The May SAT tends to get a bad rap. Typically, it falls on a weekend that either precedes or follows the annual two weeks of AP testing (the worst-case scenario is when it falls on the weekend in between the two weeks). For international students taking the British or International Baccalaureate curricula, it tends to coincide with their preparation for A-Levels or IB exams.
But unlike the fall SAT test dates, the May SAT is a sitting that consists largely of Sophomores and Juniors (year 11's and 12's in the British system). Therefore, whether you took the SAT or the SAT Subject Tests, you likely aren't stuck in the peril of “last chance” syndrome – and unlike Seniors in the fall, you have the glorious opportunity to re-take SAT exams in the fall.
Your May SAT scores are available online starting TODAY. Whatever you do, don’t procrastinate – make sure to retrieve your scores immediately. Like most students, you’ll probably be looking at your scores and thinking one of three things:
- 1. “GREAT! I’m done!”
- 2. “Oh no, these suck”
- 3. “Hmm…These are OK, but I wonder if I can do better?”
Whatever your reaction, or even if you didn't take the May SAT, you should aim for scores that are near the high end of your prospective colleges’ average SAT scores and, if yours are falling short, you should strongly consider a re-take (The most credible source of average SAT scores is the College Board’s “Big Future” pages). The summer months present a perfect time for further preparation, so unless your score is perfect, there is always room for improvement.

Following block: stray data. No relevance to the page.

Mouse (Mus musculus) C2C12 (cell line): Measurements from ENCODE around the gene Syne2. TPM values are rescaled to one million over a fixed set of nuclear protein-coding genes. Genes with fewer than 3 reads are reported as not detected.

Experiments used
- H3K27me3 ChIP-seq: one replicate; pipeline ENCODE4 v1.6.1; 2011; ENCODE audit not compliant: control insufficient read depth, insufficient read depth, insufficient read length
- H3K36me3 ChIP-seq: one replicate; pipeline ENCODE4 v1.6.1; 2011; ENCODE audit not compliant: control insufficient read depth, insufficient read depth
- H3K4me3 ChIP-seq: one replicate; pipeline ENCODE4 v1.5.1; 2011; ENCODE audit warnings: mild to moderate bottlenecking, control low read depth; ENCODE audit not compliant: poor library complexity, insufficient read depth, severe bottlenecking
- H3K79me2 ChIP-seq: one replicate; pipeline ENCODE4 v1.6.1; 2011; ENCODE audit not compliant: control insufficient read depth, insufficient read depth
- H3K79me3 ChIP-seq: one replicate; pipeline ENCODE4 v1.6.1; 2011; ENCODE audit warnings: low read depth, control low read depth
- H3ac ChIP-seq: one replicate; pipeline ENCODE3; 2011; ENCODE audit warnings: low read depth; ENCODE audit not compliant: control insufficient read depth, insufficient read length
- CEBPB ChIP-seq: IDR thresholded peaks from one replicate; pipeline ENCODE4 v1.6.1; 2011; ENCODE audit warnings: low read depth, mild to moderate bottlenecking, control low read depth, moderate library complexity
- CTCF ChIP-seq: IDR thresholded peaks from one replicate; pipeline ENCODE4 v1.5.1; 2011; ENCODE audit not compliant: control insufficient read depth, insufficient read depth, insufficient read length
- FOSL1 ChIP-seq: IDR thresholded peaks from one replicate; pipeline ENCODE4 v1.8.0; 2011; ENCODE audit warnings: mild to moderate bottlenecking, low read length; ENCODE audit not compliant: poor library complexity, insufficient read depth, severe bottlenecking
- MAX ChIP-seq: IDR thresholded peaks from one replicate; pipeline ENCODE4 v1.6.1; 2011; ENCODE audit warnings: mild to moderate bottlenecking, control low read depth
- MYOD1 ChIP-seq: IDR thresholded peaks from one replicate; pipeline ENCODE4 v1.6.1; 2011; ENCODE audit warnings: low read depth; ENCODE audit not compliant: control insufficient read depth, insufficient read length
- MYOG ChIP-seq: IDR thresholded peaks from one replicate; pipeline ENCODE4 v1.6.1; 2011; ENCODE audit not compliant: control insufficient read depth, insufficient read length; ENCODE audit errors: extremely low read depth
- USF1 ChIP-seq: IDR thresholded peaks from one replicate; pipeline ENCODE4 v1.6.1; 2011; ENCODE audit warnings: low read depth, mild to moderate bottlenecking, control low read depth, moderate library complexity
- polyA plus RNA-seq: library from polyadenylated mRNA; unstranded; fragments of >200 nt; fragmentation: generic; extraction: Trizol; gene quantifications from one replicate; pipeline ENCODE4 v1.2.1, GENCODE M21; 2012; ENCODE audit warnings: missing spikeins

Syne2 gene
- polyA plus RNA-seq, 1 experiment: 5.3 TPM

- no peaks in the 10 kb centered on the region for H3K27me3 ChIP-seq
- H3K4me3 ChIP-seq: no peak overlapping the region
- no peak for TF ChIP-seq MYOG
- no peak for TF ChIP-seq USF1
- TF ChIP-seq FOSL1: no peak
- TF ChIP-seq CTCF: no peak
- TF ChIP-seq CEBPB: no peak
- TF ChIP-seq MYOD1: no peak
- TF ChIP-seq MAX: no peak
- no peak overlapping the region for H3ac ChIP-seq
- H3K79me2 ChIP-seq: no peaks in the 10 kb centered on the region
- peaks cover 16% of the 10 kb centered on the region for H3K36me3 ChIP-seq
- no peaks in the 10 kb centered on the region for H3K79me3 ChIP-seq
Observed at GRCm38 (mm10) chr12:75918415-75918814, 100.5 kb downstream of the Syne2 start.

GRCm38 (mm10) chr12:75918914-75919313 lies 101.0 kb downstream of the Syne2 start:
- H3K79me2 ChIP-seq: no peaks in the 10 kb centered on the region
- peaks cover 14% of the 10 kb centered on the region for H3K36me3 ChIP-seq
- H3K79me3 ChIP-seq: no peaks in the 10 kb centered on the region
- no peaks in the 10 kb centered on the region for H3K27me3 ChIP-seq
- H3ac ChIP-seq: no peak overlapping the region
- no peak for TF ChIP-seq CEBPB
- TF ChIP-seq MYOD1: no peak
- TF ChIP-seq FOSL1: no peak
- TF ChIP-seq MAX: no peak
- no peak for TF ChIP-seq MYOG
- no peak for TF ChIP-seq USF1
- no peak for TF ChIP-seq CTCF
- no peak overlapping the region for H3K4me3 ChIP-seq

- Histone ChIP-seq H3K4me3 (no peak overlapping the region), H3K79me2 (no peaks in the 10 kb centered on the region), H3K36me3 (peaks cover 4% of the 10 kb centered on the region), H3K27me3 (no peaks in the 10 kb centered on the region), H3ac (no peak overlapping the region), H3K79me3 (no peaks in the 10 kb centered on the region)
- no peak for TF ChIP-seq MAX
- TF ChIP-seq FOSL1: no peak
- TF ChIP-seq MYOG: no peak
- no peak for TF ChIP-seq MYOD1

If you’re taking the SAT, then shoot for the October and/or November test date. Same with SAT Subject Tests – if you take the SAT in October, you can take the Subject Tests in November and then the December test date is open for a re-take of either.
The only caveat is that early applications are due before the November and December test scores are released, so be careful when scheduling in the November and December test dates, especially if you are applying early decision/early action. Just as you should look at your prospective colleges’ average SAT scores, you should also double-check to find out their testing deadlines.
Some colleges allow you to submit scores from exams taken after their application deadlines. You just have to submit them blindly, meaning that you’ll automatically submit scores without knowing what you’re going to get. If you have any questions about these deadlines, there’s a simple solution: call the college’s admissions office and they’ll be happy to give you straight answers.
With all of that said, students’ very highest priority this time of year should be their final exams. So, once you've taken a few minutes to map out your summer SAT plan, get back to studying and have a great finish to the school year!
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